Antonio Paolucci studied art history under Roberto Longhi in Florence and began his career in the management of cultural heritage. He was the Superintendent of Cultural Heritage in Venice, Verona, and Mantua. He later became Director of the Opificio delle Pietre Dure in Florence and, for almost twenty years, the Superintendent for the Polo Museale Fiorentino. Most recently, Paolucci was the Director of the Vatican Museums from 2007 to 2016. A specialist in Italian Renaissance art, he is the author of museum and exhibition catalogues, as well as publications on Donatello, Piero della Francesca, Michelangelo, Raphael, and Benvenuto Cellini, among others.

Read more or purchase

Art History Videos: Pablo Picasso’s “Les Femmes d’Alger – 1955” (Christie’s)

Christie's logoBetween 13 December 1954 and 14 February 1955, Picasso painted a series of fifteen canvases based on Eugène Delacroix’s masterwork Les femmes d’Alger, each of which he assigned an identifying letter from A to O. Together, these paintings constitute Picasso’s single greatest achievement in the decades following the end of the Second World War. They represent his first comprehensive appropriation and thoroughgoing exploration of an important painting by an earlier artist, as well as the most focused analysis he had done since the war years of the female figure set within a specific spatial environment.

Picasso painted the present Femmes d’Alger, Version F on 17 January 1955, around the halfway point in the cycle. It is the culminating, most fully resolved canvas from the first phase of the series, when Picasso favored medium-sized formats for his protean explorations.

Website

Art Profiles: 99-Year Old American Painter Wayne Thiebaud’s “Classic Pop”

From Christie’s (June 27, 2020):

Wayne Thiebaud - American PainterOne of the largest canvases from Thiebaud’s groundbreaking early period, it depicts a row of arcade machines, decorated in a vibrant mix of oranges and yellows…With their foreshortened bodies, the machines press towards the picture plane like the cakes and hot dogs in Thiebaud’s other works, inviting the viewer to reach in and taste.

It’s a classic of Pop art, a masterful reflection of the post-war boom in consumerism.

In November 2020, Wayne Thiebaud — the American artist best-known for his still lifes of pies, pastries and other tempting treats — turns 100.

Thiebaud also had a lot of fun with the backglasses: instead of cartoons and flashing lights, he decorated them with the ghostly, geometric forms of Frank Stella’s Concentric Squares, Jasper Johns’ Targets and Ellsworth Kelly’s Colors for a Large Wall.

Read full article

Art: Russian-French Painter Marc Chagall’s “Circus Of Color” (Video)

Sothebys LogoAs a child, Marc Chagall would marvel at the traveling acrobatic troupes that passed through his Village. The animals, dancers and musicians of the circus seemed to conjure a distinct joy that would consistently manifest itself throughout the artist’s career. In this episode of Expert Voices, discover how Chagall was able to uniquely translate this fascination to canvas as Edith Eustis delves into the deep greens and brilliant reds of Marc Chagall’s Le Cirque Vert. Painted in 1973, this work captures the magical allure of the spectacle and incorporates many of the artist’s most iconic motifs. Le Cirque Vert will be offered as a highlight of Sotheby’s Impressionist & Modern Art Evening Sale in New York.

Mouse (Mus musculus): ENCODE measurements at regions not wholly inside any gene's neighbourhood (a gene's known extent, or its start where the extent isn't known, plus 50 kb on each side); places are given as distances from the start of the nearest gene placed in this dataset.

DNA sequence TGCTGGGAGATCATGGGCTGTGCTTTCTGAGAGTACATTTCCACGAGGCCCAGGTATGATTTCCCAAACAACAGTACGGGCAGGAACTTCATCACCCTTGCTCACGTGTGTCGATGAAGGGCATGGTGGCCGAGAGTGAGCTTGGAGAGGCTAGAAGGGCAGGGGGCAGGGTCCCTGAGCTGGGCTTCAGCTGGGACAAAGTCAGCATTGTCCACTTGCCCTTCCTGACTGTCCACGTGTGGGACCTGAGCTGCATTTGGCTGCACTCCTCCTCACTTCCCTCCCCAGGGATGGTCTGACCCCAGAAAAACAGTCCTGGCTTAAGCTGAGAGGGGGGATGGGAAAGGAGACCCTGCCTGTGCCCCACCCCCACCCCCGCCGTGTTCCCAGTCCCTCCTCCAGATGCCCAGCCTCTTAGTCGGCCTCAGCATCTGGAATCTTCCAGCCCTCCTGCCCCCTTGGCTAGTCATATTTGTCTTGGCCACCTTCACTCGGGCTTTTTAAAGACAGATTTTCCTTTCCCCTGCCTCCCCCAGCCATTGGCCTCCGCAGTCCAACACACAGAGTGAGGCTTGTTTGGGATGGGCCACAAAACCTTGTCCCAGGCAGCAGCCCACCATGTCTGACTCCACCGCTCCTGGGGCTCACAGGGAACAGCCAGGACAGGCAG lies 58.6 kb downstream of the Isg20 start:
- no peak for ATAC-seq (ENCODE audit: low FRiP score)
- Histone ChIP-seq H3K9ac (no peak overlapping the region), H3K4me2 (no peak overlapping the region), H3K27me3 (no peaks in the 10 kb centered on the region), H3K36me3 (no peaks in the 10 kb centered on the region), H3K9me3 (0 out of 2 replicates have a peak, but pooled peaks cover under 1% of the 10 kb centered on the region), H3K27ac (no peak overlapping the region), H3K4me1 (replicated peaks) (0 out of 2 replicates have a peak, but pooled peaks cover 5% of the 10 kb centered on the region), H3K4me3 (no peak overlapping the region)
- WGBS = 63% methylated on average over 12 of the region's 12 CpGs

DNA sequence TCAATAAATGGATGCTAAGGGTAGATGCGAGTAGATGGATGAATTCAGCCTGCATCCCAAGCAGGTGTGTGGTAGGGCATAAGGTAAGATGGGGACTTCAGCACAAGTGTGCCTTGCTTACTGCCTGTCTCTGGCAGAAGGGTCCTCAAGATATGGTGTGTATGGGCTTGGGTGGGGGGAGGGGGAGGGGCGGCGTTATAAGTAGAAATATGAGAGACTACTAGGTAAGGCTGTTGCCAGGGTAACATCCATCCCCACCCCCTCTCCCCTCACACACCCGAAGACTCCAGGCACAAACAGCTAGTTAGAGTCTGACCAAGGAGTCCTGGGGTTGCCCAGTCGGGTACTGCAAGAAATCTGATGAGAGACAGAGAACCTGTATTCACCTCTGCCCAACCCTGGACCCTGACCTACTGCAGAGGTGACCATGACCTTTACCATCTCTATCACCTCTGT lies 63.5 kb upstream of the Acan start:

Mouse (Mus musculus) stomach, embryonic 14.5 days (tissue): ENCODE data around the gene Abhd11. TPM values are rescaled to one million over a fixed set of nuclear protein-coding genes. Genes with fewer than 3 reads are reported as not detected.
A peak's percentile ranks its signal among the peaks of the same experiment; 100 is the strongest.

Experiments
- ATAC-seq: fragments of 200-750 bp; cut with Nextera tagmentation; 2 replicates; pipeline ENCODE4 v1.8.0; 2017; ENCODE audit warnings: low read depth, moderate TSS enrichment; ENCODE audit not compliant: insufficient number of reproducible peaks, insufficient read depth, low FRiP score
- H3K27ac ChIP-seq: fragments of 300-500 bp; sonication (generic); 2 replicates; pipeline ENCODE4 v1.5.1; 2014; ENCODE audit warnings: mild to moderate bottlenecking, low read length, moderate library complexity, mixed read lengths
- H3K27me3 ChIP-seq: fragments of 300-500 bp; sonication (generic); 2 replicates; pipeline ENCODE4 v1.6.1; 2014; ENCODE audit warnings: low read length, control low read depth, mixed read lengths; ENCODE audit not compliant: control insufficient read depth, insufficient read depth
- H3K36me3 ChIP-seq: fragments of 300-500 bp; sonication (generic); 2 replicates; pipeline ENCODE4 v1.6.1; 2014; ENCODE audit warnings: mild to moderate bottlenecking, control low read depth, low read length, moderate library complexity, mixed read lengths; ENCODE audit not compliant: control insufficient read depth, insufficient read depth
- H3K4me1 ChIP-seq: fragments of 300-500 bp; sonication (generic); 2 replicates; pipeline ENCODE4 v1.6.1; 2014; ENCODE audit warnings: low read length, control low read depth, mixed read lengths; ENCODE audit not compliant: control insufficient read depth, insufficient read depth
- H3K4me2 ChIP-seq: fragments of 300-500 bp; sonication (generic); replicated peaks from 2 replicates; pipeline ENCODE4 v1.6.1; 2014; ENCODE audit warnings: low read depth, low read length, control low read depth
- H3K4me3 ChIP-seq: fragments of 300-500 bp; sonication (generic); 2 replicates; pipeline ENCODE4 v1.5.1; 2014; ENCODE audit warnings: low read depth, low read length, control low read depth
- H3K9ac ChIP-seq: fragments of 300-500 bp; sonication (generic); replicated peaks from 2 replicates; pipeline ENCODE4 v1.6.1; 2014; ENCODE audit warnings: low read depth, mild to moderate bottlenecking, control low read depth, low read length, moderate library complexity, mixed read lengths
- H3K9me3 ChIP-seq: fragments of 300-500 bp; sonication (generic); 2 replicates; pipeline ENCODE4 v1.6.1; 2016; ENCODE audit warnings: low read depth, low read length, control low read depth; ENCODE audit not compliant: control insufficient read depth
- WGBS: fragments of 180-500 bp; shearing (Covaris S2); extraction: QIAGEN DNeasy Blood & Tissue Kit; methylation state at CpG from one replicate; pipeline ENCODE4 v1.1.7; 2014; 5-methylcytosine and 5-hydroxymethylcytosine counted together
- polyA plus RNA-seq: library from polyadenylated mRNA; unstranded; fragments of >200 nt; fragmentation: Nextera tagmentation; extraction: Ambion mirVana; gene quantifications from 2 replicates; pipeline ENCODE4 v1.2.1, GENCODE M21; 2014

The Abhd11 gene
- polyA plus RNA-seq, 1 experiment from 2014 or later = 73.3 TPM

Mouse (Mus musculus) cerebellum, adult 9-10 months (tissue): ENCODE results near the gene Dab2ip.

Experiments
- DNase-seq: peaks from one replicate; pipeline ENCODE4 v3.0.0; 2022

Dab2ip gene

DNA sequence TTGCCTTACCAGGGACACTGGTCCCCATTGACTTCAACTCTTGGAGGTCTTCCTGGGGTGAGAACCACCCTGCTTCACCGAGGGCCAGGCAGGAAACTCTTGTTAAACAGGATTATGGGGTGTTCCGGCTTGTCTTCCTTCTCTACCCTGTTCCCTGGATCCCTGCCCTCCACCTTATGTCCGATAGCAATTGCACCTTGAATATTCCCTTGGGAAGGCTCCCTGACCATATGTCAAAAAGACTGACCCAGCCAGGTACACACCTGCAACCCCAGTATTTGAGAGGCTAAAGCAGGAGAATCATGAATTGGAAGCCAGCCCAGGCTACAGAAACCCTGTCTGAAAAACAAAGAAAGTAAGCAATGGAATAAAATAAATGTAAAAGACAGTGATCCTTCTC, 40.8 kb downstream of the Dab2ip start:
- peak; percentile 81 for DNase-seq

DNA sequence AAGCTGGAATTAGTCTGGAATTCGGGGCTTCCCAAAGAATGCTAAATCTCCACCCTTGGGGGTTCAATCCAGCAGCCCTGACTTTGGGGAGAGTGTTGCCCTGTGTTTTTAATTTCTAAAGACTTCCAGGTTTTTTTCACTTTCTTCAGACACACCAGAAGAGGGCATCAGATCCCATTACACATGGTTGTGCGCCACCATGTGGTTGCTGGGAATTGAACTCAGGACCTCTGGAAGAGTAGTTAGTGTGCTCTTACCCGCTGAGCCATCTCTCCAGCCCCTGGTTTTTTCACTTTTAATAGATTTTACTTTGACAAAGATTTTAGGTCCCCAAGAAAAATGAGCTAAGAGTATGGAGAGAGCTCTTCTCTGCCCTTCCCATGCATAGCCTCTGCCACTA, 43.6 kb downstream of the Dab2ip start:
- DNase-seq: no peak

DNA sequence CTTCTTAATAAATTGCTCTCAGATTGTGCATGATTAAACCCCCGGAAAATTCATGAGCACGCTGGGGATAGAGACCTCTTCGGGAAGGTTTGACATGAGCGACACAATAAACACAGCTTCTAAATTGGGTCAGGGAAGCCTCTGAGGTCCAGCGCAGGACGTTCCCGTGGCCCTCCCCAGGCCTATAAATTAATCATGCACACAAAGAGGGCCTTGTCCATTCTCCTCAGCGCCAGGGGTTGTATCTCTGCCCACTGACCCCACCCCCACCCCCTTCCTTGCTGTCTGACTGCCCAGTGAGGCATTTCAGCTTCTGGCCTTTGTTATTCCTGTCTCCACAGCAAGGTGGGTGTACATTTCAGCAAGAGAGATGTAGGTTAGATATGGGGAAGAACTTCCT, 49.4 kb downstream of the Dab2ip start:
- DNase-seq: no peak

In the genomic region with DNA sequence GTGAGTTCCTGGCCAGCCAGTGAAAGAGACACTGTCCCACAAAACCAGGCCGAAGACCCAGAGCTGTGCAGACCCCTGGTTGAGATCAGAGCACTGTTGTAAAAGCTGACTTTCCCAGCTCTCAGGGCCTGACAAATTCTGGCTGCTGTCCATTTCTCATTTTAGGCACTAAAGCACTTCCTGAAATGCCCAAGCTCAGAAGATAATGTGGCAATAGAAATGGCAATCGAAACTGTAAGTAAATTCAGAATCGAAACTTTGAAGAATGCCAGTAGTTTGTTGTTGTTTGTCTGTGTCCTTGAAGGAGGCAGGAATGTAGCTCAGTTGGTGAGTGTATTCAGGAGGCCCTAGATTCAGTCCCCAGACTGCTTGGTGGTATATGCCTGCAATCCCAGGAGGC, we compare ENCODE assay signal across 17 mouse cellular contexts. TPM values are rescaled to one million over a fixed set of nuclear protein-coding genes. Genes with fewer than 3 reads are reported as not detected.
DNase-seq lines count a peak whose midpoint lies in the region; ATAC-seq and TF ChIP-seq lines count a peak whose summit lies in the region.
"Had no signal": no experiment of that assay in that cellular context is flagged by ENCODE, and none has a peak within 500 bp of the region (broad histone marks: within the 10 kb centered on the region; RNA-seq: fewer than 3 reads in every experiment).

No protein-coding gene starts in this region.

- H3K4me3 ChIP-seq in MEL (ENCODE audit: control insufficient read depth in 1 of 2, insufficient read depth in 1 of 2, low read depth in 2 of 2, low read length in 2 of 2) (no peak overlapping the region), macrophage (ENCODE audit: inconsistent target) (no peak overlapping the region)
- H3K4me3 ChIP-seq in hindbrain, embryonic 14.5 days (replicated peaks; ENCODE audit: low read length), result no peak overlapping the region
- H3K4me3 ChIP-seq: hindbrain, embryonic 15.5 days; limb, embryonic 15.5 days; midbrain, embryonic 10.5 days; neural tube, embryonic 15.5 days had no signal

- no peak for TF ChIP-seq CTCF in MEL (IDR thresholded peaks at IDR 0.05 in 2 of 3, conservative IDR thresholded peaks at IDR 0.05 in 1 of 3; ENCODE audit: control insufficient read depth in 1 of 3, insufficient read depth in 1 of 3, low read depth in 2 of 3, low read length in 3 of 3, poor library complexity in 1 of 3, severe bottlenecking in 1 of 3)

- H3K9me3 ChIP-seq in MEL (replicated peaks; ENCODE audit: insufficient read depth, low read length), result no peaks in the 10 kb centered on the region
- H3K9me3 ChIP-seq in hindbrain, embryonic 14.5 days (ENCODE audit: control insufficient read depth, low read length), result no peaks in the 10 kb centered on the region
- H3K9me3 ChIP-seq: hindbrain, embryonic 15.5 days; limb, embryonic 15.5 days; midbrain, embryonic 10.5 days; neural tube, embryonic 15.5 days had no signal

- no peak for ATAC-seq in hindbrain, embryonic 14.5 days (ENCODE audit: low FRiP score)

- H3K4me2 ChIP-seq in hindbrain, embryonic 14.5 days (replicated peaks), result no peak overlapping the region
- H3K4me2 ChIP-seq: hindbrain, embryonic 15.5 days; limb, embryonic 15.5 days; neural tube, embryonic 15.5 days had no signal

Read more

Marc Chagall (1887 – 1985) was a Russian-French artist of Belarusian Jewish origin. An early modernist, he was associated with several major artistic styles and created works in a wide range of artistic formats, including painting, drawings, book illustrations, stained glass, stage sets, ceramic tapestries and fine art prints.

Travels With A Curator: “Valenciennes”, Northern France (The Frick Videos)

In this week’s episode of “Travels with a Curator,” travel with Xavier F. Salomon, Peter Jay Sharp Chief Curator, to Valenciennes, the birthplace of the Rococo painter Jean-Antoine Watteau. Delve into the historical events surrounding Watteau’s “Portal at Valenciennes” (ca. 1710–11), a scene of soldiers at rest near the ramparts of the town. Known for his depictions of garden frolics, Watteau seldom portrayed military life—“The Portal” is one of only three such paintings that survive today.

See more

Valenciennes is a commune in the Nord department in northern France. It lies on the Scheldt river. Although the city and region experienced a steady population decline between 1975 and 1990, it has since rebounded.

Art History: French Cubist Painter Fernand Léger (1881 – 1955) – Sotheby’s

Vice Chairman Lucian Simmons sits down to describe one of his favorite works – Fernand Léger’s Nature Morte. After surviving World War I, Léger joined an influx of artists searching for “purity” or a so-called “return to order.” Executed in 1925, Léger’s still life is an outstanding example of the artist’s classical period, where the artist found a new stride. Nature Morte will be offered as a highlight of the Sotheby’s Impressionist and Modern Evening auction in New York.

Read more